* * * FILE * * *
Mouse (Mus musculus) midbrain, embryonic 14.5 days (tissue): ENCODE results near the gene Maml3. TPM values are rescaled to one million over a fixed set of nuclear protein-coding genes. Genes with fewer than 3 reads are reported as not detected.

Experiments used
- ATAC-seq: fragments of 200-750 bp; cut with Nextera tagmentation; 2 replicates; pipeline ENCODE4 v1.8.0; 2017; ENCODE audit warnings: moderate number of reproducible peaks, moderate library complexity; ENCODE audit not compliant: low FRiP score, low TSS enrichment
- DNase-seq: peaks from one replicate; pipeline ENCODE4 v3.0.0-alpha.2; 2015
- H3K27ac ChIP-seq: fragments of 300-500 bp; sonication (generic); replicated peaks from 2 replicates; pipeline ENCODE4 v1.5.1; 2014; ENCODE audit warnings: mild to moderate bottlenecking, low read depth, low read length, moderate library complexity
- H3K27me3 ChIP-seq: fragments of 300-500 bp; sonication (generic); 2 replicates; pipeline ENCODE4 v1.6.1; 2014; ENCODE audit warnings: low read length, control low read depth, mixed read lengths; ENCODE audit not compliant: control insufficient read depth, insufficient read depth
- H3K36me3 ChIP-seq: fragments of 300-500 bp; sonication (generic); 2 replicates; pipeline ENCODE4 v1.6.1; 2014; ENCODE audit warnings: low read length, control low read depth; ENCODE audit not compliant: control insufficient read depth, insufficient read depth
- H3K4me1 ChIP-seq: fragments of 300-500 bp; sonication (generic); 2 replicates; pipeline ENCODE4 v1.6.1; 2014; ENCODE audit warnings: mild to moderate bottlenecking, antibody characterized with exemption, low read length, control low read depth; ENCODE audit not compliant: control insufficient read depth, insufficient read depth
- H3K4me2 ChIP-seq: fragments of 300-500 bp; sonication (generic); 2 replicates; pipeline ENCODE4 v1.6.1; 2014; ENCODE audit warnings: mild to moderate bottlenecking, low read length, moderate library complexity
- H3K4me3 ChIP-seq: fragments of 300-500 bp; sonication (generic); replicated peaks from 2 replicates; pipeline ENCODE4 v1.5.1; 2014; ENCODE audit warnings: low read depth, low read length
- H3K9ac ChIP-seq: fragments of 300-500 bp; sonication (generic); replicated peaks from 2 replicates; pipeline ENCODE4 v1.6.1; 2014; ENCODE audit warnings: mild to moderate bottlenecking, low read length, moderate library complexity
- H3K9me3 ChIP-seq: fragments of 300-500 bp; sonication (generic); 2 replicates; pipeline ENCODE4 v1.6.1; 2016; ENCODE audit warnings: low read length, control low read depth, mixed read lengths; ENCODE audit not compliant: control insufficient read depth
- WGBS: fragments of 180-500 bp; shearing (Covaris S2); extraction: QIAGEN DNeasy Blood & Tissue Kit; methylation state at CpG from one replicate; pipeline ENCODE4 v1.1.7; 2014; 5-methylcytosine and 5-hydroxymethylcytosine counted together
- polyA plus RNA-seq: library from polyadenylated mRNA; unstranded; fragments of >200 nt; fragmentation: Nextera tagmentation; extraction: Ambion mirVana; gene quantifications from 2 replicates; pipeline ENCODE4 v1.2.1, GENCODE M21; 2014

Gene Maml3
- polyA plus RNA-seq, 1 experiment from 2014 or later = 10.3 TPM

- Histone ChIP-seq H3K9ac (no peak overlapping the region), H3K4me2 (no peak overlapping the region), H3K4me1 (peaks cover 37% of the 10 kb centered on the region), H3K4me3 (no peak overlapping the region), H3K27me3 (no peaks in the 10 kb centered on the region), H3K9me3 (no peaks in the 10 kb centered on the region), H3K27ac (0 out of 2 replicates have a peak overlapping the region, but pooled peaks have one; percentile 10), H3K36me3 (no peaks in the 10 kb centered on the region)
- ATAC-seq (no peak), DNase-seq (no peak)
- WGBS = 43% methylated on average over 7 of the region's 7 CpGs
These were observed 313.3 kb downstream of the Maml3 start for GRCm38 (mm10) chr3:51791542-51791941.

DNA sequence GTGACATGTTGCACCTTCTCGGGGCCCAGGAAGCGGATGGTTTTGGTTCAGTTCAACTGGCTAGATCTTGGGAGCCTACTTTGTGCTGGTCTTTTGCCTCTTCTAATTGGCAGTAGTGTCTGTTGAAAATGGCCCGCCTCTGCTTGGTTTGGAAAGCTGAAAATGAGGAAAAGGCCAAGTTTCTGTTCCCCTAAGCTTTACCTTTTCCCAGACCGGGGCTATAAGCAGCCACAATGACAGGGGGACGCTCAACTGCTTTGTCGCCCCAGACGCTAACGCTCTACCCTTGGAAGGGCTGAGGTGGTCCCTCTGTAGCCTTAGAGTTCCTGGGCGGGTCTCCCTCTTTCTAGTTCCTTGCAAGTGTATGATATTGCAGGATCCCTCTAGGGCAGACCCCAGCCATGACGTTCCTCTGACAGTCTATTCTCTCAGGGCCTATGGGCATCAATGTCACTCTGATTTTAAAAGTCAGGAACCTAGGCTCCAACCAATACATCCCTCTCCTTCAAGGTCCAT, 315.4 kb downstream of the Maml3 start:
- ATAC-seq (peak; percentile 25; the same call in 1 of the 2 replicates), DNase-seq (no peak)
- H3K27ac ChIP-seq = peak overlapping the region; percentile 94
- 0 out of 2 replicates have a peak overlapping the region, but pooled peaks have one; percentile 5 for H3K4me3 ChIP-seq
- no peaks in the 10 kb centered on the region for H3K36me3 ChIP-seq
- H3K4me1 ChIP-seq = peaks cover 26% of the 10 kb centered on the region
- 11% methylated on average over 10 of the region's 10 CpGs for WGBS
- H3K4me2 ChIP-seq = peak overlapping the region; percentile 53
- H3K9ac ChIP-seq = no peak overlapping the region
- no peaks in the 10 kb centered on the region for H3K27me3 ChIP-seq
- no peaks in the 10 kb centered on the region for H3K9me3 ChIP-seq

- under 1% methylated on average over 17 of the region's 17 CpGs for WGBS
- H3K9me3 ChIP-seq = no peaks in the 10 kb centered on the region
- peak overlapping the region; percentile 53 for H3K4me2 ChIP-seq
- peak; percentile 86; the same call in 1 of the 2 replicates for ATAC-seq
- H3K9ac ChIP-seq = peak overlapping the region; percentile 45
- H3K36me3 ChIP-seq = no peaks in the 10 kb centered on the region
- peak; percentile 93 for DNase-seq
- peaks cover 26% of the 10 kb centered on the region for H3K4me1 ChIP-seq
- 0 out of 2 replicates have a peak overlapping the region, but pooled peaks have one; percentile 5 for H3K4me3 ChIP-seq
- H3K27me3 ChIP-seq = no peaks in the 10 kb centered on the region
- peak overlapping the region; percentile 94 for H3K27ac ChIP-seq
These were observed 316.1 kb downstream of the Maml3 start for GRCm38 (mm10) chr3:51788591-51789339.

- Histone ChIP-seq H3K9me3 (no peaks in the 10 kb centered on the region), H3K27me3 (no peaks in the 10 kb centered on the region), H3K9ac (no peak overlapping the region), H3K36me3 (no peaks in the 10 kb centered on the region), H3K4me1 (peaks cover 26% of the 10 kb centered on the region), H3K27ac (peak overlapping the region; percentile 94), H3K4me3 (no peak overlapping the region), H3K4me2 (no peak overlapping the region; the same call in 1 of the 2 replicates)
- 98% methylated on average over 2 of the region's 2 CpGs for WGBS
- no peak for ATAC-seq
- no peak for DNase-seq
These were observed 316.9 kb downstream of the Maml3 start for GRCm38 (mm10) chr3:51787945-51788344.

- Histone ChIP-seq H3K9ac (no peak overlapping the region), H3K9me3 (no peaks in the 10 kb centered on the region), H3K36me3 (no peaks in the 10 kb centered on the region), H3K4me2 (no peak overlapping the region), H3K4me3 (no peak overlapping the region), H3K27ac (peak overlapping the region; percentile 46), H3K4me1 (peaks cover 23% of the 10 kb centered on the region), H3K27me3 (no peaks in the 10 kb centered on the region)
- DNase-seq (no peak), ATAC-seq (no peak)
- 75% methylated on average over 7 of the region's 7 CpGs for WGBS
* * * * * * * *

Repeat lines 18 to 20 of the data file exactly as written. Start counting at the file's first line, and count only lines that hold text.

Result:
- ATAC-seq (no peak), DNase-seq (no peak)
- WGBS = 43% methylated on average over 7 of the region's 7 CpGs
These were observed 313.3 kb downstream of the Maml3 start for GRCm38 (mm10) chr3:51791542-51791941.